SECTION 2 INTRODUCTION The presidential campaign of 1828 was one of the dirtiest in U.S. history. The two candidates were John Quincy Adams, running for reelection, and Andrew Jackson, the popular hero of the War of 1812’s Battle of New Orleans.
During the campaign, both sides hurled accusations at each other, a practice called mudslinging. Adams, for example, was called a “Sabbath-breaker” for traveling on Sunday. He was accused of using public money to purchase “gambling furniture” for the White House. In reality, he had used his own money to buy a billiard table.
The president’s supporters lashed back. They called Jackson a crude and ignorant [ignorant: lacking knowledge] man who was unfit to be president. They also brought up old scandals about his wife. Jackson was called “Old Hickory” by his troops because he was as tough as “the hardest wood in all creation.” But when he read such lies, he broke down and cried.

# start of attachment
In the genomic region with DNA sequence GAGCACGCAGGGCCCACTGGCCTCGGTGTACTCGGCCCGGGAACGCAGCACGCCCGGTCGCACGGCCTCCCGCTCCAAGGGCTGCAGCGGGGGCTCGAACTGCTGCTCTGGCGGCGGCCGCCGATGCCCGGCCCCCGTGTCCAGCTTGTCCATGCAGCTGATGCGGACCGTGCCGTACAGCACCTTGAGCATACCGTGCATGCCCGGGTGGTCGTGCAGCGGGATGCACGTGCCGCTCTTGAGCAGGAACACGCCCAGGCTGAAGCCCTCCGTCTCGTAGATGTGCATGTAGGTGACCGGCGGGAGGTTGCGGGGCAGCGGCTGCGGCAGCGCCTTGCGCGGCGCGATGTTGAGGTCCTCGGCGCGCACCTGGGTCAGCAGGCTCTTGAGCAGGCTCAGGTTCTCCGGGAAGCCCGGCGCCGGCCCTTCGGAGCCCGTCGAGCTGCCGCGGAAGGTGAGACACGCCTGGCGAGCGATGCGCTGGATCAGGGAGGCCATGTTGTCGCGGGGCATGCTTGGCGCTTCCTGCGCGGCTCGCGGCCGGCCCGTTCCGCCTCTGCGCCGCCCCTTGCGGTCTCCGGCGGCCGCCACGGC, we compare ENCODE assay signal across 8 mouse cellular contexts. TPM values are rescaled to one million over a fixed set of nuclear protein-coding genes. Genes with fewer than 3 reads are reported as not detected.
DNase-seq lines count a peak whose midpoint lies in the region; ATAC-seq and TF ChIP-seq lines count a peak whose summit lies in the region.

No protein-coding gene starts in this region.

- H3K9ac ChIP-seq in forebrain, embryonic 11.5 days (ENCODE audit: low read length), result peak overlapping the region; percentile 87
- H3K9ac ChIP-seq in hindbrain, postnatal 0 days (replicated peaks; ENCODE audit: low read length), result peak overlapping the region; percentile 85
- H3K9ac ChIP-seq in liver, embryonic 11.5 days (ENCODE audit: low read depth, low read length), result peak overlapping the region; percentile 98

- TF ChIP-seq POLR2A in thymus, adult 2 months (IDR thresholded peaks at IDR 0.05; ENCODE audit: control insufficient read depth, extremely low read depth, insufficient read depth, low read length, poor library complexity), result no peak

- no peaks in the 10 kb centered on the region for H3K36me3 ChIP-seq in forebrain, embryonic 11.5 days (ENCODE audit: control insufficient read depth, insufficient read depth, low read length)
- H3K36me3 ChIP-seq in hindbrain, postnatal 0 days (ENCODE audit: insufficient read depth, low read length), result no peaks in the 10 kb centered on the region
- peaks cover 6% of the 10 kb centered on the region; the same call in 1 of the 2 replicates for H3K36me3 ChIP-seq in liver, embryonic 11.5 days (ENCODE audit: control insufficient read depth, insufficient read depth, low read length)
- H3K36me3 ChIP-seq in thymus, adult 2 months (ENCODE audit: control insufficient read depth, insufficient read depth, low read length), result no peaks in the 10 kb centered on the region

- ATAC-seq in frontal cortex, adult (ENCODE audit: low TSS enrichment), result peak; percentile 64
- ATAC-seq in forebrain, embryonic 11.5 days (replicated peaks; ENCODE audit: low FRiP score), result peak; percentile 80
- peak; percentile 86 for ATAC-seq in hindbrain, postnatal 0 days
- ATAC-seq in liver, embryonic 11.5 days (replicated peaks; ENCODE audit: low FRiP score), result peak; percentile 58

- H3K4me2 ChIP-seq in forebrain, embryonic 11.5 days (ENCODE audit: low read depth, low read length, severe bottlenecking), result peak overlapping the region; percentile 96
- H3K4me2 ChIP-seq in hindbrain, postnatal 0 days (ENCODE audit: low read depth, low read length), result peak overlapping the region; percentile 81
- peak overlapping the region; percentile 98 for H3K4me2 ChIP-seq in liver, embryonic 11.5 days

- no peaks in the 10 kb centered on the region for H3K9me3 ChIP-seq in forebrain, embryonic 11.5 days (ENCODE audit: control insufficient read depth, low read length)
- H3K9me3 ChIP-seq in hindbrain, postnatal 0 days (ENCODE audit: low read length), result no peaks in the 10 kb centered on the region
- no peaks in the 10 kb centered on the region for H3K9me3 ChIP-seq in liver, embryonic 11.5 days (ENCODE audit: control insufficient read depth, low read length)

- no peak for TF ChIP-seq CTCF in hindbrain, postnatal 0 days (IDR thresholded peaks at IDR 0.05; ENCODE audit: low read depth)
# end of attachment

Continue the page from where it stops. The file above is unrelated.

When the votes were counted, Jackson was the clear winner. But his supporters came from among the general population, not the rich and upper class. In this chapter, you will discover how his presidency was viewed by different groups of people. You will also learn how Jackson’s government affected the growth of democracy in the nation.